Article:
Bravoman (left) fighting against Black Bravo (...

Bravoman (left) fighting against Black Bravo (right) in the arcade version. (Photo credit: Wikipedia)

I’ve mentioned ShiftyLook when talking about the Bravoman cartoon. For the uninformed, this is a website created by   Namco Bandai to show off some of their properties by creating webcomics of the more unknown or forgotten games in their library.

Word came this week that this will soon end as ShiftyLook will be closing down by the end of Spring. So I thought I’d go over some of my favorite comics from the site as a memorial to the lost and soon to be.

Bravoman Bravoman

Matt Moylan (writer) and Dax “D-Gee” Gordine (artist)

Like most of the games on this list, I had never heard of Bravoman prior to this comic. In this version, we follow the wacky adventures of salaryman turned superhero Bravoman, his questionable mentor, Alpha, the ninja assassin Waya Hime, who wants to both kill and marry “stretchy cuteness”, the mirror opposite Anti-Bravoman, and Bravo’s arch nemesis, Dr. Bomb, a man who could give speech lessons to Mojo Jojo. If you’ve seen the show on YouTube or posted here to the Spotlight, this comic was the basis for that cartoon.

Some of you may also remember Moylan for his Transformers turned nostalgia gag strip Li’l Formers or his work with Udon Studios, who is releasing print versions of the comic. This is my favorite strip and I’m going to miss it most of all.

Wonder Momo

Wonder Momo

Erik Ko & Jim Zub (writers) and Omar Dogan (artist)

You’ve probably seen this on YouTube as well, or Crunchyroll. Again, it’s based on this comic which follows the adventures of Momiko, daughter of the original Wonder Momo, who is forced to take up her mother’s mantle to protect the world from evil. The original game was never released stateside but thanks to this comic I suggested the game to the late JewWario for You Can Play This out of curiosity for the game. Sadly, we never got to learn if we can in fact play this.

The comic gives a good cast for Momiko, from her rival who is a huge fan of the original Momo and uses her old enemy’s armor and identity (but is one of the good guys, promise) and Momiko’s possible boyfriend, Natsuhiko. While not as wacky as Bravoman it’s still a fun superhero action show that has as much Japanese flavor as a bunch of non-Japanese people can put into it. I also recommend the short-episode anime.

Katamari Damancy

Katamari

Alex Culang and Raynato Castro (both writing and art)

I’ve never played the game, but the comic adventures of the Prince Of All Cosmos and his cousins are a lot of fun. (And yes, the King does make appearances.) The comic follow the Prince helping people, which is considering how many have been rolled into a huge ball, launched into space, and set on fire. Still, the Prince is a friend to everybody and uses his Katamari to help solve problems. He and his cousins have their own personalities and it’s interesting watching them work.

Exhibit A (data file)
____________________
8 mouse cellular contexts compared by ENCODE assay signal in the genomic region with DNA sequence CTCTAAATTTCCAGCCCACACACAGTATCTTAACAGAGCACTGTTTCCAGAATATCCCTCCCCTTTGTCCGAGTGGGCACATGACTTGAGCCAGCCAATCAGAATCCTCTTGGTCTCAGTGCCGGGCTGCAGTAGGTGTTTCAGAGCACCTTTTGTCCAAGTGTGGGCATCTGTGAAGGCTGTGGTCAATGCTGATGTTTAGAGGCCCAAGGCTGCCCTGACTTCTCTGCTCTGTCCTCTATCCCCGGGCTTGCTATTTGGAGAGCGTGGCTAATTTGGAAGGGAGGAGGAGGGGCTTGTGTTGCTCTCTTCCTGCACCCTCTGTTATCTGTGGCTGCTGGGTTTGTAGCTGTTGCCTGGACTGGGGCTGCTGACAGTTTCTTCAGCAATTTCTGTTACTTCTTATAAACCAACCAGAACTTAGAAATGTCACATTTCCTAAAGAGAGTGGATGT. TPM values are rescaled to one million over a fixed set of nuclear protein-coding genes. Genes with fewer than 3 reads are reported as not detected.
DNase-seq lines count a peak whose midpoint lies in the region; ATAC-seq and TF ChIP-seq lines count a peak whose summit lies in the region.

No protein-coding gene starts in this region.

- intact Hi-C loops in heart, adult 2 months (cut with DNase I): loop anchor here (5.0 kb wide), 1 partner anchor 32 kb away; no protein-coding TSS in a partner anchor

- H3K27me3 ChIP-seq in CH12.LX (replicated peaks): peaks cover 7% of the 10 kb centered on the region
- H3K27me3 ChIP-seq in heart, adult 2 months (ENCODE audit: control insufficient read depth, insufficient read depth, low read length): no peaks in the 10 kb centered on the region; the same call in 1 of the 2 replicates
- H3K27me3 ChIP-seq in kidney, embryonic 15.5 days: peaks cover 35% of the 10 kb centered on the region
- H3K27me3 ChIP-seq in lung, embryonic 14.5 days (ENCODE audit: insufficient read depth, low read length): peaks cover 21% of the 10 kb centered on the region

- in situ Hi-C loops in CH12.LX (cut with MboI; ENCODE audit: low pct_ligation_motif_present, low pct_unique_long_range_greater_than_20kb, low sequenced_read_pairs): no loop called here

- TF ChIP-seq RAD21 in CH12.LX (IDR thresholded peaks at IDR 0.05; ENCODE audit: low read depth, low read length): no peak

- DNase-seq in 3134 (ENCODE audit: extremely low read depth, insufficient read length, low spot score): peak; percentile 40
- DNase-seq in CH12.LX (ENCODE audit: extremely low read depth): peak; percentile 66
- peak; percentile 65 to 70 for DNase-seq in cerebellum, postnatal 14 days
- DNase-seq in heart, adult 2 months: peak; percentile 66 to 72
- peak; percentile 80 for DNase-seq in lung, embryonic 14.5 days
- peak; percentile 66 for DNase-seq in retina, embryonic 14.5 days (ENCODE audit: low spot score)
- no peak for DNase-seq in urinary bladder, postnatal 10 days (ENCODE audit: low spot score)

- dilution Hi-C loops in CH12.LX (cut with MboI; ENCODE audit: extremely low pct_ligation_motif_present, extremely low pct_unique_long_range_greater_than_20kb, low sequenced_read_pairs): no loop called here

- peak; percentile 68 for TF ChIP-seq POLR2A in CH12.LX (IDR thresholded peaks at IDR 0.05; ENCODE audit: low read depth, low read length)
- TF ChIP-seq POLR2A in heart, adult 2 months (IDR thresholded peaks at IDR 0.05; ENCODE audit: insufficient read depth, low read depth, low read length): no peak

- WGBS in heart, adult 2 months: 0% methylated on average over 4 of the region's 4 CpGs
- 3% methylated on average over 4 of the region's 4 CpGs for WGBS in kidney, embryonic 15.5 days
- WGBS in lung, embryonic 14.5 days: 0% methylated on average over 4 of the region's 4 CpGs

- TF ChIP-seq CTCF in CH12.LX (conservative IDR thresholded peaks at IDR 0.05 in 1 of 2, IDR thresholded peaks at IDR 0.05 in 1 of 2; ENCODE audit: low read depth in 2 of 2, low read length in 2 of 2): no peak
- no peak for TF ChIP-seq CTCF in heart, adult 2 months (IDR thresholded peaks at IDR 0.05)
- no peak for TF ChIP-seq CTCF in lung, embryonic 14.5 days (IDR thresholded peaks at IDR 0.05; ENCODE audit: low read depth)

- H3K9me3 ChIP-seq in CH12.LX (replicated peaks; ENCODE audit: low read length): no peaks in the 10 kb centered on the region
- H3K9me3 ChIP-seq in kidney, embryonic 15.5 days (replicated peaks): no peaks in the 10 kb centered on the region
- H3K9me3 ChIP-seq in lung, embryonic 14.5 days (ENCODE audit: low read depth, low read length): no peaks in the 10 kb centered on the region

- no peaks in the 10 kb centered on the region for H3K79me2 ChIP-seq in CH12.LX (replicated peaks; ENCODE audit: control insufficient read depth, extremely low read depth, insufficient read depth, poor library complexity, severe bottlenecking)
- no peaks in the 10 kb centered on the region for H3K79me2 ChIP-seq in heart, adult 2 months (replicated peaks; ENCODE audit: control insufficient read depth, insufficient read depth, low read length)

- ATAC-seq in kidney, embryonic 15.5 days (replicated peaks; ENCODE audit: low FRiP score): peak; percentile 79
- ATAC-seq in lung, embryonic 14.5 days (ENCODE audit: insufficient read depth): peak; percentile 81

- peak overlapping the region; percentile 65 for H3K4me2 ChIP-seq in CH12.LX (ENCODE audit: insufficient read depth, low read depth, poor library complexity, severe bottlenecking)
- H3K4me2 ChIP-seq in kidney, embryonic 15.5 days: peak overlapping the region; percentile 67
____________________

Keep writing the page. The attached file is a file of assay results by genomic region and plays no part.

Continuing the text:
Dig Dug

Dig Dug

various writers and artist

Based on the classic game, ShiftyLook did something different with his series. There is no set continuity and no one art team. Various writers and artists came together, each with their own explanation as to how things work in the Dig Dug universe. Above you see the current multi-parter take with a semi-serious tone. It’s interesting to see how each team approaches the game differently.

There’s some wording in the press release I linked to in the beginning of this article that, if I’m interpreting right, makes me sad.

We originally got the ShiftyLook project going at NAMCO BANDAI Games Inc. back in Fall 2011. The idea was to take the unused, “sleeping” video game characters of our past and bring them back first with webcomics, and then – once they had gotten enough traction – expand into other media like web animation, games, and merchandise.

I’m happy to say that we’ve done this with Wonder Momo, Bravoman, and some other very cool characters, which are now beloved not just in gamer circles, but at conventions, art groups, and many, many places we’d never expect. That said, now that we have successfully revived so many franchises, the heavy lifting is completed – and so is our work. We battled the video games abyss and won, which means it’s time for us to move on and let the hit-makers play with some new toys.

If they were only making the comics to sell “what they really wanted to” then that’s sad and something that really bothers me as a multimedia storytelling fan who chose comics as the best avenue to tell stories. I only listed my four favorites. They have a whole lot more and to stop making these is disappointing. What about potential fans who haven’t come across these yet? Or those like me who really enjoy them and want to see more, regardless of the games and cartoons and merchandise out there. These are good comics, even the ones that didn’t grab or hold my interest and it’s a shame that Namco Bandai is so willing to drop this simply because they’re goal of reminding people they exist was achieved. They’re eliminating an outlet to continue advertising these games, showcasing new ones, selling the merchandise and print collection, and just plain giving fans some good, mostly wholesome, fun comic strips. I hope they change their minds because it would be a shame to see these comic strips end.

Enhanced by Zemanta[UPDATE: fixed the spelling of Matt Moylan’s name. Sorry, Matt.]

About ShadowWing Tronix

A would be comic writer looking to organize his living space as well as his thoughts. So I have a blog for each goal. :)

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